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September 24, 2023

What is Volume Eating?

What is volume eating?

Volume eating is a method or approach that promotes eating high volume, yet low-energy dense foods in an attempt to create a calorie deficit without feeling hungry.

By eating lower calorie, more voluminous foods such as fresh fruits, vegetables, whole grains and lean protein, you have the sensation of fullness yet you're able to keep calories at a minimum. Certain individuals are naturally more volume-type eaters: this means they struggle to feel satisfied unless they have a substantial portion of food in front of them.

Volume eating can be effective for weight loss as it provides the fullness factor without superfluous calories. Further, most voluminous foods promoted through this approach are higher in fiber which can slow digestion, helping you feel fuller for a longer period of time. Research shows that volume eating can be effective, especially for those who depend on larger amounts of foods to feel content.

What Are The Pros and Cons of Volume Eating?

Volume eating has other benefits aside from potential weight loss. This includes a higher intake of nutrient dense foods such as fruits and vegetables which supply ample amounts of essential vitamins, minerals, disease-fighting antioxidants and gut-friendly fiber.

The downside of volume eating is that one might sacrifice quality for the sake of quantity. For example, instead of going for a meal that has a lot of anti-inflammatory fats such as olive oil, avocado, nuts and seeds which are ultra nutritious, a volume eater might see this is as too calorie-dense and instead B-line for a big bowl of popcorn that has less calories, but also less nutrients.

Certain individuals might also have digestive distress after eating larger volumes of fibrous foods - these can be harder to break down in the body and thus, result in more gas, bloating, constipation or diarrhea.

Finally, volume eating can make eating larger amounts of food a hardwired habit: when there are no "safe" voluminous foods accessible, over-eating other calorie-dense foods can become more challenging.

While the concept of volume eating can be beneficial for most, especially if you're shifting your focus to eating more high fiber fruits and vegetables, anything in extreme can have it's pitfalls. Here are some recommendations to prevent any problems with over-eating or for the sake of sustainability:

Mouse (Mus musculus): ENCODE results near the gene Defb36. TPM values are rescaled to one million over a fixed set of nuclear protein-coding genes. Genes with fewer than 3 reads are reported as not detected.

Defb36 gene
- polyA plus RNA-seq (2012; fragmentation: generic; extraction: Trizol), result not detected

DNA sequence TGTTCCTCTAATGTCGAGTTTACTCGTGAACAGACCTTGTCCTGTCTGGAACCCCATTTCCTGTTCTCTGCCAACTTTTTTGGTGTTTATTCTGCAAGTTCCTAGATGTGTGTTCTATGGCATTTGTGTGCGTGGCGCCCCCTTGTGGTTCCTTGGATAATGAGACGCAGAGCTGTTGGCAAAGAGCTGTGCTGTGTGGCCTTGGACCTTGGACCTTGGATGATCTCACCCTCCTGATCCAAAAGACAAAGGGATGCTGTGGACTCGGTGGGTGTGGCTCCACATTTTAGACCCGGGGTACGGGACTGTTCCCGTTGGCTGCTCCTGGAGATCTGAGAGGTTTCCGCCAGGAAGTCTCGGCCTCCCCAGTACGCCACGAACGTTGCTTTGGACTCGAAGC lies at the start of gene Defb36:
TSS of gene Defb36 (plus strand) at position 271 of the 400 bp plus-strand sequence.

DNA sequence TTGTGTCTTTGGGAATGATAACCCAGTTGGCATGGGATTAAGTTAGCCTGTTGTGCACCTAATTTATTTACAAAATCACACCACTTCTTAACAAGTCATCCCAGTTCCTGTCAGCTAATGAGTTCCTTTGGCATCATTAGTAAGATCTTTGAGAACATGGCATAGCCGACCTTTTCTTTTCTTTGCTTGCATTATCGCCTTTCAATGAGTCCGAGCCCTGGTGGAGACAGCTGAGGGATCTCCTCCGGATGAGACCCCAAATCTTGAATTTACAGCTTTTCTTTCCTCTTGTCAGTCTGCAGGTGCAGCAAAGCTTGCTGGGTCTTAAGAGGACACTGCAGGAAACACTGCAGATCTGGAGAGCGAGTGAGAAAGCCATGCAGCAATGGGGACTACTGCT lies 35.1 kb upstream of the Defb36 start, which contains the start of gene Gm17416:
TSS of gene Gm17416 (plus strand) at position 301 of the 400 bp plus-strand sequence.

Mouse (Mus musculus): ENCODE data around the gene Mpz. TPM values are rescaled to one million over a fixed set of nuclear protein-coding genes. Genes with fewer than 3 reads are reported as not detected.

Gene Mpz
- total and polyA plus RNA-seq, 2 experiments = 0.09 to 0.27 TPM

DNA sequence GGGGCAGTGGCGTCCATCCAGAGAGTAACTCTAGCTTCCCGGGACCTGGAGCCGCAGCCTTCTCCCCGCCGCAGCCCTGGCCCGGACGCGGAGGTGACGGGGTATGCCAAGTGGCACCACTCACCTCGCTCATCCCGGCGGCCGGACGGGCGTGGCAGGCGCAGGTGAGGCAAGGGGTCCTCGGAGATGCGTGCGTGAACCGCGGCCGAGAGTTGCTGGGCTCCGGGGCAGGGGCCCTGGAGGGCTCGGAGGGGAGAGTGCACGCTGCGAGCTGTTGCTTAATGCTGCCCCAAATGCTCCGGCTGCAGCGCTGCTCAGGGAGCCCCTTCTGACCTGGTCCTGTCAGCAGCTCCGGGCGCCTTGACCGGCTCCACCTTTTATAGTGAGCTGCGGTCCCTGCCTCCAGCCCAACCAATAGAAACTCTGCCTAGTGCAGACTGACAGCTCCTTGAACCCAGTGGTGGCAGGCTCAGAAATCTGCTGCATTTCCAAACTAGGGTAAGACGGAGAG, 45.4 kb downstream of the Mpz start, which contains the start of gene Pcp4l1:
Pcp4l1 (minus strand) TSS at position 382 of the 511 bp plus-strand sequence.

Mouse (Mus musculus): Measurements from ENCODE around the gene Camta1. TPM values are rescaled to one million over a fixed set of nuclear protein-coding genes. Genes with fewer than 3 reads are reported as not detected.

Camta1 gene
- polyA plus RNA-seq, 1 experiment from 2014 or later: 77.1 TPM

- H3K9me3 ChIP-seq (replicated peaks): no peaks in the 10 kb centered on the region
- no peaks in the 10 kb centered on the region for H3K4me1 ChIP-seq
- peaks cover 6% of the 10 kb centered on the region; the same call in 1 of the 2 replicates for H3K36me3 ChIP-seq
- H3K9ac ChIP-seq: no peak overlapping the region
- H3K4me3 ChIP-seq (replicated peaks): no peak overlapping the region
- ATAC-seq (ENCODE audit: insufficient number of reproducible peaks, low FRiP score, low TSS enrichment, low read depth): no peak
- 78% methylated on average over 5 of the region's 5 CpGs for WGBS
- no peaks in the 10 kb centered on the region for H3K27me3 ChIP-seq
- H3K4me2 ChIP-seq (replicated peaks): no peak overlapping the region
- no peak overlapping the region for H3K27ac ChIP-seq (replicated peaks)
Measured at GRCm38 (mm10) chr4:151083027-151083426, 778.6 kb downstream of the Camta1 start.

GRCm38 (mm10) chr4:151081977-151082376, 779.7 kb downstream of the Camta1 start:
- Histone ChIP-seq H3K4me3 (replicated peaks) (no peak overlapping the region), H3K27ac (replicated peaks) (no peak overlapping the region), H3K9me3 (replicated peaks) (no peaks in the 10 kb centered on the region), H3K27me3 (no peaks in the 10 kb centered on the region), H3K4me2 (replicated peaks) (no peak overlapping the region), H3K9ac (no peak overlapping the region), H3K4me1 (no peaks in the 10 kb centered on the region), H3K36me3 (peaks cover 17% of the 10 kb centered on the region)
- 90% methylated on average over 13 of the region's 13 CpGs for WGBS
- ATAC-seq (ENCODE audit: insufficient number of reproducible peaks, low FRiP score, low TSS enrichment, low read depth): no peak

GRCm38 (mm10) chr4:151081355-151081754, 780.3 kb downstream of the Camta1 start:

1. Include lots of voluminous foods in your diet, but also don't be afraid to pair with heart-healthy, energy-dense foods like extra virgin olive oil, almonds, avocados, chia seeds, fatty fish, whole grains and cheese. Fat is important to help absorb vitamins A, D, E and K. Further fat makes food more palatable and tasty - this is important for true eating enjoyment. Regardless, when it comes to healthy eating, variety beats volume and quality overrides quantity.
  2. Don't expect to lose weight on this diet if you're eating large quantities of food all the time. Remember, eating to be healthy and eating to lose weight are two different concepts.
  3. If you have a sensitive stomach or IBS, stick with easier digesting foods and don't go overboard on fiber. Aim for more cooked vegetables over raw veggies and consider an elimination diet supervised by a Registered Dietitian.

For a more personalized approach, The Core 3 Healthy Eating Plan, offers a customized and comprehensive guide to eating healthier and simultaneously finding food freedom. It can be adapted to any type of goals and eating styles, whether you prefer to eat in volume or not.

Keep in mind this approach is not recommended for anyone with significant digestive disorders, especially if you're still being treated and diagnosed, or those with a history of an eating disorder.

Overall, volume eating offers a different perspective on how to pick and choose foods to maximize fullness while not exceeding your individual calorie needs. The best way to find out whether an approach is for you is to experiment with it under the supervised guidance of a Registered Dietitian: an expert in food and nutrition science.


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